The Florida State Parks Foundation’s Plant a Pine Campaign has been so successful that it has been extended for another year, Foundation President Gil Ziffer, said today on the eve of Arbor Day 2021.

Launched on Earth Day in April, 2020, the campaign has just surpassed its twelve-month goal of being able to raise enough money to plant 100,000 longleaf pine seedlings in state parks across Florida. The first round of seedlings were planted at twelve state parks across the state including: Torreya, Ichetucknee Springs, Oscar Scherer, Gold Head Branch and Highlands Hammock State Parks.

“This campaign has really resonated with the public and so we have extended it for one more year with the goal of planting another 100,000 seedlings by April 2022,” he said. “For every $1 donated, we will plant one longleaf pine seedling in a Florida State Park. People can even dedicate a tree to a loved one. It is a gift that will continue to grow and flourish for many years to come.”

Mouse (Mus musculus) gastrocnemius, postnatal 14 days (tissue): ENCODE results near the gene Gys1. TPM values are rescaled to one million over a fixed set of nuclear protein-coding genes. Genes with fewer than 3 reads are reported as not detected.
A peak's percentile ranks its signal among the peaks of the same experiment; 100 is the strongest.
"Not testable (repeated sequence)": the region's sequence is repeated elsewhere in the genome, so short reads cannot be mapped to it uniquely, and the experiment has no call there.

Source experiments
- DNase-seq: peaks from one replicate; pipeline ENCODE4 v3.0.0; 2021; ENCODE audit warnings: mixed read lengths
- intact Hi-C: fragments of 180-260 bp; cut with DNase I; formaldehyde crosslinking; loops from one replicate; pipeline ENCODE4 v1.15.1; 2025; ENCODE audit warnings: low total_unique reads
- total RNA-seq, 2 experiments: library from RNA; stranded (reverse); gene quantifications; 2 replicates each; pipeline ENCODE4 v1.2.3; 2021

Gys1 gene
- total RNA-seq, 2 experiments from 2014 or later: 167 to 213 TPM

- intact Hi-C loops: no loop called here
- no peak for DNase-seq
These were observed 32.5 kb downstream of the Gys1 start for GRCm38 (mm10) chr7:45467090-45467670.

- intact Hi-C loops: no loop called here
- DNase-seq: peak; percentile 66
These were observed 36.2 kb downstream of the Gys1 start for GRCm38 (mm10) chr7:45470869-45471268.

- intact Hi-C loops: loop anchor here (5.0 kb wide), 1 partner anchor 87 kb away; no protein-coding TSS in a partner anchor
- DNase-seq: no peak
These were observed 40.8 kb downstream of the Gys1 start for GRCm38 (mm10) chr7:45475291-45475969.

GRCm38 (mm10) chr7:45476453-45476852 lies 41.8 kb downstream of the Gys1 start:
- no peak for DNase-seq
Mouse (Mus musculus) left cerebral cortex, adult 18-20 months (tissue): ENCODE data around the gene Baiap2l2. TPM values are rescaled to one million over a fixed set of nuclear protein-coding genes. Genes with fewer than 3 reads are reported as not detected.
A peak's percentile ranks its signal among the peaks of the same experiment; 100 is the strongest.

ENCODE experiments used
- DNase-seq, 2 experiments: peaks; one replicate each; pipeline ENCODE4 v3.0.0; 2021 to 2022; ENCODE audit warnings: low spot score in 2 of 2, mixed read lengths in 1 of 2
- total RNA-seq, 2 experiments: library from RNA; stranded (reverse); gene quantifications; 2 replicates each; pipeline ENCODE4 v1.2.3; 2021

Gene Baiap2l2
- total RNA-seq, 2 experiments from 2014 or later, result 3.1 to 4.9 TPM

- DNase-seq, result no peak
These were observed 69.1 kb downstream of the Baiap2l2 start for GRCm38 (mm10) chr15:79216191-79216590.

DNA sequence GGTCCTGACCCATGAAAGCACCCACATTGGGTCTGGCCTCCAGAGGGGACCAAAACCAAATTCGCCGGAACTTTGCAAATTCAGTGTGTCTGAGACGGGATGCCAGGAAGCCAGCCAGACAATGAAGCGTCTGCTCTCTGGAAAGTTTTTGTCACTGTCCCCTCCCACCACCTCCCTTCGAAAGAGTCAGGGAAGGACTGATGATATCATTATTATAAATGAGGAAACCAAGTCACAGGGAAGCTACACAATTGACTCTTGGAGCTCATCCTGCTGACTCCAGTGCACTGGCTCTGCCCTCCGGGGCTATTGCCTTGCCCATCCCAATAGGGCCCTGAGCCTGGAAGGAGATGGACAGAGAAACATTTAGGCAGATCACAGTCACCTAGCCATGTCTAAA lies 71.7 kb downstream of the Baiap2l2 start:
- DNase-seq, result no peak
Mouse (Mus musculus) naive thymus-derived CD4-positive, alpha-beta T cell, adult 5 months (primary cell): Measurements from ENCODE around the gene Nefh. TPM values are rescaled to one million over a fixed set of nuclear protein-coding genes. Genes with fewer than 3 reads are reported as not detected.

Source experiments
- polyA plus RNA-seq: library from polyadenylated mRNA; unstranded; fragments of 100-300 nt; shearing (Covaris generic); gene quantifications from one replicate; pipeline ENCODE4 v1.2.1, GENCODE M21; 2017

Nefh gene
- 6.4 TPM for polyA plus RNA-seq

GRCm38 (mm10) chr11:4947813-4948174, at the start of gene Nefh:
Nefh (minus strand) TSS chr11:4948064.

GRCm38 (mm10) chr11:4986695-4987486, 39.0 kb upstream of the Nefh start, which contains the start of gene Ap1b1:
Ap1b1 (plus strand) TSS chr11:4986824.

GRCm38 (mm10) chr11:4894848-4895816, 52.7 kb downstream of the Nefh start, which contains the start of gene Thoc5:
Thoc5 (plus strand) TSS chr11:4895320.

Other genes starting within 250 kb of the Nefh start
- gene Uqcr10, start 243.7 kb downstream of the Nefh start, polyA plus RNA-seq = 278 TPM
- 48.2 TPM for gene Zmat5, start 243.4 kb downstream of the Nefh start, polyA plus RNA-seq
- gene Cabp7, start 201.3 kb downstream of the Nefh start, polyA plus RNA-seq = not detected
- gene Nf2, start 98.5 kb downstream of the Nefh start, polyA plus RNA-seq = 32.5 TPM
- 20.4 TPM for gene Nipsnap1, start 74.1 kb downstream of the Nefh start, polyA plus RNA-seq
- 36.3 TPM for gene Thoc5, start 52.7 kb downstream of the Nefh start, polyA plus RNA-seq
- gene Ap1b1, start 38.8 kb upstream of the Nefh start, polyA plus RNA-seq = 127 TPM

The longleaf pine is native to the Southeast and once flourished over a range of 90 million acres. Sadly, it is now endangered, covering less than 3 percent of its original range. They have long been prized for their commercial use in building houses, ships, and railroads and their resin used for making turpentine. 

Mature longleaf ecosystems support more than 30 endangered and threatened species, including red-cockaded woodpeckers, gopher tortoises, and indigo snakes. Regular burning to restore their natural rhythms enables longleaf pine to become rich, stable ecosystems. Longleaf pines are fire-adapted and dependent on burning which stabilizes and enriches the soil.

“The trees are planted in coordination with the Florida Park Service in park areas identified for restoration efforts. Many of these parks were badly affected by hurricane damage over the past three or four years,” said Ziffer.

The Foundation, founded in 1993 as Friends of Florida State Parks and renamed in 2018, is a 501(c)3 nonprofit corporation whose mission is to support and help sustain the Florida Park Service, its 175 award-winning parks and trails, local Friends groups and more than 20,000 park volunteers.

It does this through programs that preserve and protect state parks, educate visitors about the value of state parks, encourage community engagement and active use of state parks, and advocacy.

The volunteer Board of Directors represents private and public sectors as well as local and statewide interests.

About the Author: Foundation Staff